Best of brown

Gene Hart of Gunnison hefts a handful of brown trout during a recent day on the Gunnison River. Serious anglers know fall means brown trout time.



082912_OUT_Genes_BT

Gene Hart of Gunnison hefts a handful of brown trout during a recent day on the Gunnison River. Serious anglers know fall means brown trout time.

Brad Befus of Montrose designed the Squirrelly Minnow streamer, one of the better-known patterns for attracting heavyweight fall brown trout.



082912_OUT_Befus_Squirrelly_Minnow

Brad Befus of Montrose designed the Squirrelly Minnow streamer, one of the better-known patterns for attracting heavyweight fall brown trout.

There’s a new snap to the air in the high country, aspen trees are changing colors, and blaze-orange displaces camouflage as the outdoorsman’s tuxedo of preference.

There’s also a change in the fishing. Fall means brown trout are preparing to spawn, and there’s nothing quite so mean, nasty and totally irresistible as a knobby-nosed fall-run brown trout.

“Brown trout get pretty territorial when they’re spawning,” said Phil Bloom at Western Anglers Fly Shop (244-8658) in Grand Junction. “And when they’re protecting their nests, they can be particularly nasty.”

We’re a bit early for the heart of the brown trout season, but it’s time to get ready. Browns seem to peak at the height of the fall colors and before the branches are totally bare.

As with most fish, feeding isn’t primary when there is spawning to be finished and nests to protect, but as soon as the eggs are in the redds, trout rediscover their appetites, with a vengeance.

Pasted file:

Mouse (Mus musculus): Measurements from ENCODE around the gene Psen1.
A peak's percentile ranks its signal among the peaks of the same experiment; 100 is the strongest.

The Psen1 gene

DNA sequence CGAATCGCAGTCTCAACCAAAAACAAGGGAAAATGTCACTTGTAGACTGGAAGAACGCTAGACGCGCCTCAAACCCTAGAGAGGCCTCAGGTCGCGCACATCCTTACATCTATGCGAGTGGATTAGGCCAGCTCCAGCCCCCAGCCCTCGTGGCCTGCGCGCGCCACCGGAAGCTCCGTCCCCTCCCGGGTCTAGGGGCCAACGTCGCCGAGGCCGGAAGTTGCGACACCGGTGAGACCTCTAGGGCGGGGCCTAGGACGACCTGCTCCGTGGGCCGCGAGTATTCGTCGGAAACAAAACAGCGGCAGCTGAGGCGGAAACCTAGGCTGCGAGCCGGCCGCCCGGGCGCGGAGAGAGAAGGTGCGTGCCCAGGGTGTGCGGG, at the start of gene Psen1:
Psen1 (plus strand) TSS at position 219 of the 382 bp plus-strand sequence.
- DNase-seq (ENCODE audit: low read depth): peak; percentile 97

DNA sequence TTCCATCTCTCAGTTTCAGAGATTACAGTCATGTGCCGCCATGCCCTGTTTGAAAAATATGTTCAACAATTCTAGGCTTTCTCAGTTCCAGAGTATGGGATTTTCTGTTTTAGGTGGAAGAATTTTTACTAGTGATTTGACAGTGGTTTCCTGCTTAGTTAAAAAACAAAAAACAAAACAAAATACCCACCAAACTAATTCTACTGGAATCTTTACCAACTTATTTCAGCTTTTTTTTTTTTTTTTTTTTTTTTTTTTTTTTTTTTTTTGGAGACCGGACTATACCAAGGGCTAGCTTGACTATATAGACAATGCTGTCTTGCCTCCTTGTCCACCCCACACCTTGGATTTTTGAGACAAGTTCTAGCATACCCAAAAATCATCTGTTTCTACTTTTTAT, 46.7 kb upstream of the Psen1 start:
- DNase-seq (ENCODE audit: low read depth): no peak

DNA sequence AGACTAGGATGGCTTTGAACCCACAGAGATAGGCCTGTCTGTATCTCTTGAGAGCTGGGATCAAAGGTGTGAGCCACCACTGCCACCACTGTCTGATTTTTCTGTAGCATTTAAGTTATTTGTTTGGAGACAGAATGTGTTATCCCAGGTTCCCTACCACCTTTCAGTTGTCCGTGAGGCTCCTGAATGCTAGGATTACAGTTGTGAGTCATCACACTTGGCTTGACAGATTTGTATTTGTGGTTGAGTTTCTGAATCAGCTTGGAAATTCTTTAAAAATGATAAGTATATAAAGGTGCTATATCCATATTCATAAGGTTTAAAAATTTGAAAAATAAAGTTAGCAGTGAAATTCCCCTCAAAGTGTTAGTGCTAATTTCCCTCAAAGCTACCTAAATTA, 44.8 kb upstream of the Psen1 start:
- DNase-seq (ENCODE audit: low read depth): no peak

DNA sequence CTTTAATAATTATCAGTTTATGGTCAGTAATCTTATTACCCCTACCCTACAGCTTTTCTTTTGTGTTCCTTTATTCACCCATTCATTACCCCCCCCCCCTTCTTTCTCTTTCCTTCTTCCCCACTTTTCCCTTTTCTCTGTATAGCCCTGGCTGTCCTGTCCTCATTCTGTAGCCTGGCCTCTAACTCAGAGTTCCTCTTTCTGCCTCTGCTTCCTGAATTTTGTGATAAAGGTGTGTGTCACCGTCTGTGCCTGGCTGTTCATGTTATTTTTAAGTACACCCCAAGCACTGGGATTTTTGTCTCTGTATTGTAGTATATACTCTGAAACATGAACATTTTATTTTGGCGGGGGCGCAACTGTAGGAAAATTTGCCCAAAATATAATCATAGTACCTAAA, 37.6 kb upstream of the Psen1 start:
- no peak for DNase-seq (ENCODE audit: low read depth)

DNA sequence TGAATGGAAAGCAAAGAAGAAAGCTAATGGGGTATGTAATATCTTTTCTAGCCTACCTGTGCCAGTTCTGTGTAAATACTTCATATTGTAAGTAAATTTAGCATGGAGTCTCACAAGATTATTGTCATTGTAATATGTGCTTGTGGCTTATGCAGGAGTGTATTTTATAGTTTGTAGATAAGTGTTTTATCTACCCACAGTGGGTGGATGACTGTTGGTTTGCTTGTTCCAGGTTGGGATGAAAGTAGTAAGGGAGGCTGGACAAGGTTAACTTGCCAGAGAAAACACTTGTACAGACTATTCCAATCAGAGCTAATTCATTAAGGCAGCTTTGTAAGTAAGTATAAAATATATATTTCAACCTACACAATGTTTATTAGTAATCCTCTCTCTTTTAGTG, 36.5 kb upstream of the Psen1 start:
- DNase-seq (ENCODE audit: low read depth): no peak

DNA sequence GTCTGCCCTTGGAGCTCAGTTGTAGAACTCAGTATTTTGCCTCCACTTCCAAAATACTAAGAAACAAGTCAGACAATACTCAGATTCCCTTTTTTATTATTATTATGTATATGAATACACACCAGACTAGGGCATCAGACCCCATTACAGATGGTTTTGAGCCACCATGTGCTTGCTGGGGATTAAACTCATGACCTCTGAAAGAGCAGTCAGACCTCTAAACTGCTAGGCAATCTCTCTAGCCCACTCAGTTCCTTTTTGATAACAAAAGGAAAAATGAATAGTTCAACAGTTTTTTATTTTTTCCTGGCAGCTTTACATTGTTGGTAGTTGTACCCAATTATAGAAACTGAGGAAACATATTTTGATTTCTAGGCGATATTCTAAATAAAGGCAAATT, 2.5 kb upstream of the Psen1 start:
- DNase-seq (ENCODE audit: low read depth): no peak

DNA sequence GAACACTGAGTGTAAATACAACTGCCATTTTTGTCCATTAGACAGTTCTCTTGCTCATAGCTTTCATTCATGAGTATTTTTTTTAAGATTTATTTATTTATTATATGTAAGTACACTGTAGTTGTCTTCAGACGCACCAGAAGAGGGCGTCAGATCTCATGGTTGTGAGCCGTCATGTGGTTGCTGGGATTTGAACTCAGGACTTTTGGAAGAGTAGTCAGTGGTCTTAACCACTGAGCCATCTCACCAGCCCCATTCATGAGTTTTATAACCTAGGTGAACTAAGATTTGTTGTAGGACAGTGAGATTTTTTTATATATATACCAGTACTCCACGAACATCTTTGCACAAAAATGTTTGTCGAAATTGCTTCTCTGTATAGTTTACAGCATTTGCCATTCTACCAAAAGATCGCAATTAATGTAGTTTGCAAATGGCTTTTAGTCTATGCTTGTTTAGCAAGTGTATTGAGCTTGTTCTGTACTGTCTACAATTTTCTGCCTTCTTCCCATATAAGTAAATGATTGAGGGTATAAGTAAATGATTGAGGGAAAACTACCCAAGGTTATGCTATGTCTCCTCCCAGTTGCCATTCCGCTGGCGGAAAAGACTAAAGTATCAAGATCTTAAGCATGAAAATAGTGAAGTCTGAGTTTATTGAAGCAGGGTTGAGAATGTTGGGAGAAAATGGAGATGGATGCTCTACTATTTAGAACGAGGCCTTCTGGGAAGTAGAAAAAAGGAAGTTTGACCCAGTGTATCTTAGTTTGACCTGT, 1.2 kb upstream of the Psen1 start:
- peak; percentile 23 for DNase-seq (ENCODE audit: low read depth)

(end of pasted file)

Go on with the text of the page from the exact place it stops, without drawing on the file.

It’s safe to put away the small flies and lures and tie on something with a bit of heft to it.

Streamers, especially those tied to resemble bait fish, catch brown trout year-round but are particularly effective when these big fish are hungry after weeks of spawning.

And those bragging-sized fish come from the darnedest places.

“I was fishing with Tyler Befus when he pulled an 18-inch brown trout from a small creek south of Gunnison,” said Pat Oglesby of Grand Junction.

Streams in the Gunnison Basin can be small enough to step over most of the year, but they all have overhanging banks to catch the current and offer hiding spots for big trout ambushing the next passing meal.

“We’d fish the undercut banks of those streams, and I’d often see big trout dart out and make a pass at a streamer, but that was the biggest fish I’ve seen come out of there,” Oglesby said.

Favorite fall streamers include such patterns as the Autumn Splendor, Ed Day’s Sculpzilla and Montrose fly designer Brad Befus’s Squirrelly Minnow, which his son Tyler was using when he hooked that 18-incher.

“I always tell my customers that if they want to fish for browns, tie on a streamer,” Bloom said after the hearing Oglesby’s story. “You can catch them on dries and nymphs, but when browns get to be a certain size, they get this contrary attitude, and streamers really are the best way to catch them.”



COMMENTS

Commenting is not available in this channel entry.




Search More Jobs






THE DAILY SENTINEL
734 S. Seventh St.
Grand Junction, CO 81501
970-242-5050
Editions
Subscribe to print edition
E-edition
Advertisers
Sign in to your account
Information

© 2014 Grand Junction Media, Inc.
By using this site you agree to the Visitor Agreement and the Privacy Policy